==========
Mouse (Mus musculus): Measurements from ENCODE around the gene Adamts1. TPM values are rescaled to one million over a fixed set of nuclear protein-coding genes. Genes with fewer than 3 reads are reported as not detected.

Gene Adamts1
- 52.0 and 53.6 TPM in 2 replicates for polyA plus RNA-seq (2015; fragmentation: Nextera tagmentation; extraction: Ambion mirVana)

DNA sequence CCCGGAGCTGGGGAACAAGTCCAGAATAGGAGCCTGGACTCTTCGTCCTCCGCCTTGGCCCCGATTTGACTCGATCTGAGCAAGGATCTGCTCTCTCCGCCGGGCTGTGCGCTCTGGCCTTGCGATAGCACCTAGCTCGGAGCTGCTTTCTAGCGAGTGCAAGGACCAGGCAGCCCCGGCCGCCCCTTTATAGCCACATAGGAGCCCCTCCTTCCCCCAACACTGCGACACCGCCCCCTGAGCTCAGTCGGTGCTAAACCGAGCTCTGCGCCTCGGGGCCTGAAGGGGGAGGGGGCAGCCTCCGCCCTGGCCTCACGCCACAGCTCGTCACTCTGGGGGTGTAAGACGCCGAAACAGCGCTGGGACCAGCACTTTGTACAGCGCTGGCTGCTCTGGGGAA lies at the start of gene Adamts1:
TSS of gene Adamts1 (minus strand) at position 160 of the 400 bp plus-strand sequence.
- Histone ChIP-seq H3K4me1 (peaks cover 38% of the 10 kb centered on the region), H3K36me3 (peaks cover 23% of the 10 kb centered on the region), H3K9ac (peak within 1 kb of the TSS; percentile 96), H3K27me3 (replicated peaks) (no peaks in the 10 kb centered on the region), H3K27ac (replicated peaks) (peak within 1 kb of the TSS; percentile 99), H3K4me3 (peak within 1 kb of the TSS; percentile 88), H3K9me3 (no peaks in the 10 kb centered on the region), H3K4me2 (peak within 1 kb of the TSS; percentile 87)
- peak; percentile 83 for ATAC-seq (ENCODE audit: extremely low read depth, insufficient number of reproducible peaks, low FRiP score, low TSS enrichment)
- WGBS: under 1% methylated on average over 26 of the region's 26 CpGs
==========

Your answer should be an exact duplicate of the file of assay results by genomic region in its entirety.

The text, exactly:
Mouse (Mus musculus): Measurements from ENCODE around the gene Adamts1. TPM values are rescaled to one million over a fixed set of nuclear protein-coding genes. Genes with fewer than 3 reads are reported as not detected.

Gene Adamts1
- 52.0 and 53.6 TPM in 2 replicates for polyA plus RNA-seq (2015; fragmentation: Nextera tagmentation; extraction: Ambion mirVana)

DNA sequence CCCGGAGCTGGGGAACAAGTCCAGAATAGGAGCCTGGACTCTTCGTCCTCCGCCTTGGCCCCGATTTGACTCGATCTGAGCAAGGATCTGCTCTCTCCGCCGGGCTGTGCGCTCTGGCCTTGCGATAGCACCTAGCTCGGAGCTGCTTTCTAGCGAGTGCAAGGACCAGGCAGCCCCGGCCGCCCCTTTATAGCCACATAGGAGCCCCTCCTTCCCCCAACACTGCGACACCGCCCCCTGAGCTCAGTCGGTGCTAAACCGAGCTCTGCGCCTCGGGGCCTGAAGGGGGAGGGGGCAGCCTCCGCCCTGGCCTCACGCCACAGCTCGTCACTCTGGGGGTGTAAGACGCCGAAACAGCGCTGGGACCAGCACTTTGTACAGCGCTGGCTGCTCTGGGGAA lies at the start of gene Adamts1:
TSS of gene Adamts1 (minus strand) at position 160 of the 400 bp plus-strand sequence.
- Histone ChIP-seq H3K4me1 (peaks cover 38% of the 10 kb centered on the region), H3K36me3 (peaks cover 23% of the 10 kb centered on the region), H3K9ac (peak within 1 kb of the TSS; percentile 96), H3K27me3 (replicated peaks) (no peaks in the 10 kb centered on the region), H3K27ac (replicated peaks) (peak within 1 kb of the TSS; percentile 99), H3K4me3 (peak within 1 kb of the TSS; percentile 88), H3K9me3 (no peaks in the 10 kb centered on the region), H3K4me2 (peak within 1 kb of the TSS; percentile 87)
- peak; percentile 83 for ATAC-seq (ENCODE audit: extremely low read depth, insufficient number of reproducible peaks, low FRiP score, low TSS enrichment)
- WGBS: under 1% methylated on average over 26 of the region's 26 CpGs